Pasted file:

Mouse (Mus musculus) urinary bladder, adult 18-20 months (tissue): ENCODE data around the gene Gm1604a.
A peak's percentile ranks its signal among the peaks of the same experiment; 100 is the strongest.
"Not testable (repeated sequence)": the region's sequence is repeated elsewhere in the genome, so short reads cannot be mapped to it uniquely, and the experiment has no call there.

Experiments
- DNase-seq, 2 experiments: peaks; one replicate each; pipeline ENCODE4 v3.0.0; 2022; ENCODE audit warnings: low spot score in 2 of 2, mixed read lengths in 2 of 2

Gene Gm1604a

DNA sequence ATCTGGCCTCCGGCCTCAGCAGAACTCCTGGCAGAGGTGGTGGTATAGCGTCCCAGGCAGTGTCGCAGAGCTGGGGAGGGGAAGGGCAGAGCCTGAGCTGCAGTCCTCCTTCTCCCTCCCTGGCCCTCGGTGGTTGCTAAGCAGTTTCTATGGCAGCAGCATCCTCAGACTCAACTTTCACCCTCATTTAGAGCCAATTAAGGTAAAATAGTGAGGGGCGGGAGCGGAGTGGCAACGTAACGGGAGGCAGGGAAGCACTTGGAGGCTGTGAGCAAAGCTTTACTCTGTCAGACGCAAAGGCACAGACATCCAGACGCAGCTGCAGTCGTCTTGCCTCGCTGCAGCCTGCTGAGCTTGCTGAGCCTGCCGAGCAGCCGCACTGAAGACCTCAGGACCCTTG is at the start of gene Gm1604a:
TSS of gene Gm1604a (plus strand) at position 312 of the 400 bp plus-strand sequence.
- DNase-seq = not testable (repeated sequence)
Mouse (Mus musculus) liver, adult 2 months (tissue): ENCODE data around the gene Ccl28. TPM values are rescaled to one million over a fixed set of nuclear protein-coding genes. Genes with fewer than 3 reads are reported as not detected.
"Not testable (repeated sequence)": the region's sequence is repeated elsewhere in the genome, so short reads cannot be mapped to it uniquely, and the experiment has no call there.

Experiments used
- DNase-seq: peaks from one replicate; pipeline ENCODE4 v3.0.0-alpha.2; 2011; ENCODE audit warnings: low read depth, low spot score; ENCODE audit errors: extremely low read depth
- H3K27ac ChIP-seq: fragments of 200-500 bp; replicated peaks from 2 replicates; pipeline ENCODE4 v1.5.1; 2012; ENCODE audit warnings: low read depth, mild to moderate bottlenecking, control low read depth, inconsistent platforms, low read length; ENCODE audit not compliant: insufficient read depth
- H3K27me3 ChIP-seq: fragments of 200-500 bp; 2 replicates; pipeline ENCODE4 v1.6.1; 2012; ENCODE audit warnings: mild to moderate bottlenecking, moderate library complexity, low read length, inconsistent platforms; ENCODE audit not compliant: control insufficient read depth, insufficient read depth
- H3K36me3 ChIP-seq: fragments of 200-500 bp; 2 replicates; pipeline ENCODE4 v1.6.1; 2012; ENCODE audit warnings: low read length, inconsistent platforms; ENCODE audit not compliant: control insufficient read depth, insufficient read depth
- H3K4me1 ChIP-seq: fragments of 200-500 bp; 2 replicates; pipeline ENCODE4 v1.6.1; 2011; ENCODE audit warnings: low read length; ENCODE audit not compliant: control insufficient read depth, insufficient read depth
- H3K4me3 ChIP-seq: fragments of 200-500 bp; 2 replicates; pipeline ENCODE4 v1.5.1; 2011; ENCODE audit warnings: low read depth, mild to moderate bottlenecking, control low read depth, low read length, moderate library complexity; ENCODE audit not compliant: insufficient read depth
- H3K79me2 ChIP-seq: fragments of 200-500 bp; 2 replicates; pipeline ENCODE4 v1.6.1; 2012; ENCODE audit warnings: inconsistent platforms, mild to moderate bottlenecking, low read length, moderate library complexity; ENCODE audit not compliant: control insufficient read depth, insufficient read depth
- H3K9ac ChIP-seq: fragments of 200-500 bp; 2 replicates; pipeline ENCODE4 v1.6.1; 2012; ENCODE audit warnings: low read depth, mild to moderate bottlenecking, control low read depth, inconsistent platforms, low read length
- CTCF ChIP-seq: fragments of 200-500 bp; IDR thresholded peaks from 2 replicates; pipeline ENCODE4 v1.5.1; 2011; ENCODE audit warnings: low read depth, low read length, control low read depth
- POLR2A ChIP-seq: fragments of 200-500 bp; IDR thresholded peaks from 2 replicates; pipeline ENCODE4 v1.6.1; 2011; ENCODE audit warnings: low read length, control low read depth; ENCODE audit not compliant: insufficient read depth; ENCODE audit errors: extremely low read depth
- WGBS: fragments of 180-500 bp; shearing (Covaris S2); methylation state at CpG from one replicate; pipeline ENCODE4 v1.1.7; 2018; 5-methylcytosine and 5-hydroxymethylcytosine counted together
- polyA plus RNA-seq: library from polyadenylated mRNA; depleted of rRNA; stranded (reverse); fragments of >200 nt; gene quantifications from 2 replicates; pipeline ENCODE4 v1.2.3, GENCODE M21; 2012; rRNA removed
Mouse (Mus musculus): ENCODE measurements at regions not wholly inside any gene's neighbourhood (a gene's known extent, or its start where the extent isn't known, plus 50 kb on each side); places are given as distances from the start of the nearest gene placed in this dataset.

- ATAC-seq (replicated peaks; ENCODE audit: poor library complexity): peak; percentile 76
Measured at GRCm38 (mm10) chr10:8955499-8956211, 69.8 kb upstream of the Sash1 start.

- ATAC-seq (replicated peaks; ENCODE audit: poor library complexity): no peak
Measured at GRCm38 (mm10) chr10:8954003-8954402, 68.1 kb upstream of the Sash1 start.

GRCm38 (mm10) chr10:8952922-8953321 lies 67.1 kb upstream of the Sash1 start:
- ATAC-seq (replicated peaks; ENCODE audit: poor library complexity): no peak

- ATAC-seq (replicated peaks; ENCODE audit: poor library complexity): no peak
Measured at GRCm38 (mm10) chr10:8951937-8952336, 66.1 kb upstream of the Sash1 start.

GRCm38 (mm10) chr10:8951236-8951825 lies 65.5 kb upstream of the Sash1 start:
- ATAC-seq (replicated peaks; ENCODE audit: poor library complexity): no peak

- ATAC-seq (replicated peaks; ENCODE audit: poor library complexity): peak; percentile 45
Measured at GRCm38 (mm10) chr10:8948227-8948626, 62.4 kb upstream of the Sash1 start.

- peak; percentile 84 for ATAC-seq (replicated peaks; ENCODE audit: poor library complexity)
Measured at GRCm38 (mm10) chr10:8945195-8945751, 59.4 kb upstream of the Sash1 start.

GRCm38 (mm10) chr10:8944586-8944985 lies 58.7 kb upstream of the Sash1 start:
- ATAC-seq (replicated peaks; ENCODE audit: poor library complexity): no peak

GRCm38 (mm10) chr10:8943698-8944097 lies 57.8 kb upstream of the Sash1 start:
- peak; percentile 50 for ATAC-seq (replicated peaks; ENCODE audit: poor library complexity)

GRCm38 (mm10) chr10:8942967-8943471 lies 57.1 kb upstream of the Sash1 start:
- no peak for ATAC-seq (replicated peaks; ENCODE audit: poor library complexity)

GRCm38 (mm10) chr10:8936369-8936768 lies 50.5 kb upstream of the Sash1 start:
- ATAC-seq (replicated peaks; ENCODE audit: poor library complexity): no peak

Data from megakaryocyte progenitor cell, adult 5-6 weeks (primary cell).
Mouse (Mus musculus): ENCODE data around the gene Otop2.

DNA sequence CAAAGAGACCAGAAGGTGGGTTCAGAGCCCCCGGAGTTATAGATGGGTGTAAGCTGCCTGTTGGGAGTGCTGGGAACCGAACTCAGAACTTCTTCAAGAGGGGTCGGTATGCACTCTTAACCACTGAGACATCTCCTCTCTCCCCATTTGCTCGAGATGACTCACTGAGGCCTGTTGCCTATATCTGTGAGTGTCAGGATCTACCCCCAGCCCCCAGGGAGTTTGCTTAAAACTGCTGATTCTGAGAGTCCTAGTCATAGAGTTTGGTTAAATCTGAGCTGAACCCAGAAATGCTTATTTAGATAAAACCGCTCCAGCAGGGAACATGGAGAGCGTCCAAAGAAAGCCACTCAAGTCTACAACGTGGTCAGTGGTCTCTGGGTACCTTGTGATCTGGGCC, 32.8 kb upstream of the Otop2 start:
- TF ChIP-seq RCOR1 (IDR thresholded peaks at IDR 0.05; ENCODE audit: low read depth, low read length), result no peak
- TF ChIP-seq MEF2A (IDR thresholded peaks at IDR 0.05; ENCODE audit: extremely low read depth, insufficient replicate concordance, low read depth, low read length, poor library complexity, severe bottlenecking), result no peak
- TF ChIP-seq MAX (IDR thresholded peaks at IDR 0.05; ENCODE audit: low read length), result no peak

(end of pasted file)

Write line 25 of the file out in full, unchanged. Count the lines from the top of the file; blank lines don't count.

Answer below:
Mouse (Mus musculus): ENCODE measurements at regions not wholly inside any gene's neighbourhood (a gene's known extent, or its start where the extent isn't known, plus 50 kb on each side); places are given as distances from the start of the nearest gene placed in this dataset.